Most summer camps ban cell phones. The long driveway into Cape Cod Sea Camps in Brewster, Massachusetts, is lined with signs welcoming campers and warning, "Send your last Snapchat" and "Last chance to text!" But many campers say it takes them two or three weeks to detox from social media. One teen said it gave him the shakes, sort of.  He felt phantom vibrations from his empty pockets! Parents are sometimes the biggest offenders, giving Junior a dead phone to turn in at camp, but hiding a charged phone in carved out pages of a book, or inside a stuffed animal like this.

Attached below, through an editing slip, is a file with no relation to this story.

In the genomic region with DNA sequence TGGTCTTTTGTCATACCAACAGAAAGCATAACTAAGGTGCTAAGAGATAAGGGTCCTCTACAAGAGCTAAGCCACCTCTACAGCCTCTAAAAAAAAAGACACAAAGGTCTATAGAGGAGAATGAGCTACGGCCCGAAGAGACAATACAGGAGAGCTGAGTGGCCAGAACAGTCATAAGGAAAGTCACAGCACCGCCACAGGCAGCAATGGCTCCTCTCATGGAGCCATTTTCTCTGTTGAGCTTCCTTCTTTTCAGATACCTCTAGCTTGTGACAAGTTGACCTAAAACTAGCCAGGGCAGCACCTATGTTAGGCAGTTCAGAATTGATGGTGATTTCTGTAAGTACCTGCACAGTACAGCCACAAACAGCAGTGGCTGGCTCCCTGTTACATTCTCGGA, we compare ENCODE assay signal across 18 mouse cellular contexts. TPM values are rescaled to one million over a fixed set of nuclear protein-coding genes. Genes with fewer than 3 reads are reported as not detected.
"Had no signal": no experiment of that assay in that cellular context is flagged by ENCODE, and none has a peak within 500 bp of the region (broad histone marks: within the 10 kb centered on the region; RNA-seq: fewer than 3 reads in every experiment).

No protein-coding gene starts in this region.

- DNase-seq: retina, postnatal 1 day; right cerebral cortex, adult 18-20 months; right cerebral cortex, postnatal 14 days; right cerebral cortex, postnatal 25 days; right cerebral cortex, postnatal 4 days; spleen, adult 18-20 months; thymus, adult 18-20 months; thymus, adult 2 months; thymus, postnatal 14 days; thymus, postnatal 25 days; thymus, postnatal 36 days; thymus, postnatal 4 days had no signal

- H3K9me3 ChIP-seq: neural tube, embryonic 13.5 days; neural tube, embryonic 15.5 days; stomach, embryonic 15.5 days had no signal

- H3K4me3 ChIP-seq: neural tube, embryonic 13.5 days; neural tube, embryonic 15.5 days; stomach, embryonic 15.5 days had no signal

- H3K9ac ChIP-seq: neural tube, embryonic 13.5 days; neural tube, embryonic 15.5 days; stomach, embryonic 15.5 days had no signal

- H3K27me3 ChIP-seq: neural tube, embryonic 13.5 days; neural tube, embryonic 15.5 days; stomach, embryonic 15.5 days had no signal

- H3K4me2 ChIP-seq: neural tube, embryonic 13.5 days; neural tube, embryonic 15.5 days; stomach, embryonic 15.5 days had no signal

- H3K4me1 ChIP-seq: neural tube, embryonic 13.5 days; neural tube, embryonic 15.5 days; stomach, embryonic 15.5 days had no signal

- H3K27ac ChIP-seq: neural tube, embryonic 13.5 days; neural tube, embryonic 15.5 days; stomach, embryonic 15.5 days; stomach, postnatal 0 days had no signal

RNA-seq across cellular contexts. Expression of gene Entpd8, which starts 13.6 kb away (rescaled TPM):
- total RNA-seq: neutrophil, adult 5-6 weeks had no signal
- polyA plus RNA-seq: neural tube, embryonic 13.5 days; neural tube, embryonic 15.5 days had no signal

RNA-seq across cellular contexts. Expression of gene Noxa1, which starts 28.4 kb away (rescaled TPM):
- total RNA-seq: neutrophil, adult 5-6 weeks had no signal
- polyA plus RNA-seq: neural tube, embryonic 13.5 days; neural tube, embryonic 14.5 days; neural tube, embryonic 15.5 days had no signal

But teens are finding detox from social media can be healthy. "I haven't read a book for five years," said one, "and I just started reading one. I forgot how much I love reading." Another camper, after six weeks without selfies, says she's able to be more herself. Being phone free has led her to make friends with teens she would never talk to at home. Some campers have come so far that when they get their phones back after camp and are free to check social media, they don't. One camper explained, "You have this slew of texts, and it just doesn't matter. My brain just isn't there."